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Family Law, Custody Arrangements and Modifying Existing Plans

Aug. 1, 2016

One of the hardest aspects of family law for parents to deal with is the custody issues concerning their children. Children tend to bring out the emotional side of a divorce, and so child custody cases can often drag on for a long time. However, when it comes to family law, it is important for parents to remember several factors. The first is that the judge has no prior knowledge of the situation and will only be reviewing the facts and information that are allowed to be presented to them when making a determination of custody in a child custody case. Moreover, the judge is required in a family law case to order a custody agreement that they believe to be in the best interest of the child. This means they will select the custodial parent who they find to be more stable, more secure, and more able to support the children as they go through their childhood. For parents, this can sometimes be a bitter pill to swallow. It is critical if you are going through a divorce that you engage my services, as a family lawyer, so that you have someone who will fight hard for you and ensure that any custody agreements are ones you can live with. It is important to remember that once a custodial agreement has been signed, you could be living with this parenting plan for a long time.

Often, parents who have gone through a divorce want to come back and modify the parenting plan that has been approved and ordered by the family law courts. It is critical for my clients to understand that this is a hard task to accomplish, which is why it is far better to have the proper family law attorney representing you in the original case, to begin with. The courts tend to side with their own best judgment, believing that when they ordered the original child custody plan or parenting plan, they did so with the best interest of the child in mind. If you as the non-custodial parent want to make a significant modification to the parenting plan, you will have to prove to the court that there has been a major change in circumstances that will adversely impact the child if they continue to remain in the approved parenting situation.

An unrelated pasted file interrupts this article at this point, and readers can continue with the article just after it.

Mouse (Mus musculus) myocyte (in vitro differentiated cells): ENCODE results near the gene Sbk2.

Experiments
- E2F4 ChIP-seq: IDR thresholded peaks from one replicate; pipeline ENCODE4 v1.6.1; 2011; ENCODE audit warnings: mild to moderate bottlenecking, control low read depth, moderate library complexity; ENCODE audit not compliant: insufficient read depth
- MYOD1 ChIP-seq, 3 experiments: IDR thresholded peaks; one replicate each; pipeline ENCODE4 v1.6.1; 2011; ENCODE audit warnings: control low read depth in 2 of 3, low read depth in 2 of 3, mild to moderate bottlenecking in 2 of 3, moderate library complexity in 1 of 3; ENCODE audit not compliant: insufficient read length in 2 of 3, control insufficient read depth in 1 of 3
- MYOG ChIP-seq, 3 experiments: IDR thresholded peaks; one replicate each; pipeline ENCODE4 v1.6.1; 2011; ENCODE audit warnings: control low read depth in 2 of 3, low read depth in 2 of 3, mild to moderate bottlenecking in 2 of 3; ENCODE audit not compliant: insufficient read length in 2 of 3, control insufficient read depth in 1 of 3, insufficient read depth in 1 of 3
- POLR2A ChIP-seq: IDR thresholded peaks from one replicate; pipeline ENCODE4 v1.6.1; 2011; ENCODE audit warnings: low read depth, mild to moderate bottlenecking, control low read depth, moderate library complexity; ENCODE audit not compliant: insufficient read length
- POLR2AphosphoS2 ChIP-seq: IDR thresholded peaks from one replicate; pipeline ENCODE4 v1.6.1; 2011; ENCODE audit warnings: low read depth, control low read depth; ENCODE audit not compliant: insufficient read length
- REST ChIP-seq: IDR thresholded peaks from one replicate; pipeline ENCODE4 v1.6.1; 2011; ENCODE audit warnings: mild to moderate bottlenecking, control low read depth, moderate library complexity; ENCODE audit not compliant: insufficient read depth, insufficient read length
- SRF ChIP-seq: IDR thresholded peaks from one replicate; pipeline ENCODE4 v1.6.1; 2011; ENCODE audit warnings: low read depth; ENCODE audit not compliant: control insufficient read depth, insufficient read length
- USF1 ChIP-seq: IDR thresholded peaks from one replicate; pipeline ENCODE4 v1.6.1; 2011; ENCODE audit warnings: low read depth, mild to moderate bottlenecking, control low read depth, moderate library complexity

There are many reasons why you could potentially bring your request for a major modification, including drug addiction, alcoholism, mental illness, out-of-control anger, criminal activity, or self-destructive behavior. However, it is important that you understand that these facts would need to be clearly shown as having a detrimental effect on the parenting and therefore the child's health, welfare, and safety. If you truly believe that you need to get a major modification to protect the interests of your child, you should speak with me, your family law attorney, immediately so that I can give you the proper guidance. If you decide to pursue the case, I will determine how to best go about achieving a major modification in your parenting plan.

NOTE: This is for informational purposes only and does not constitute legal advice.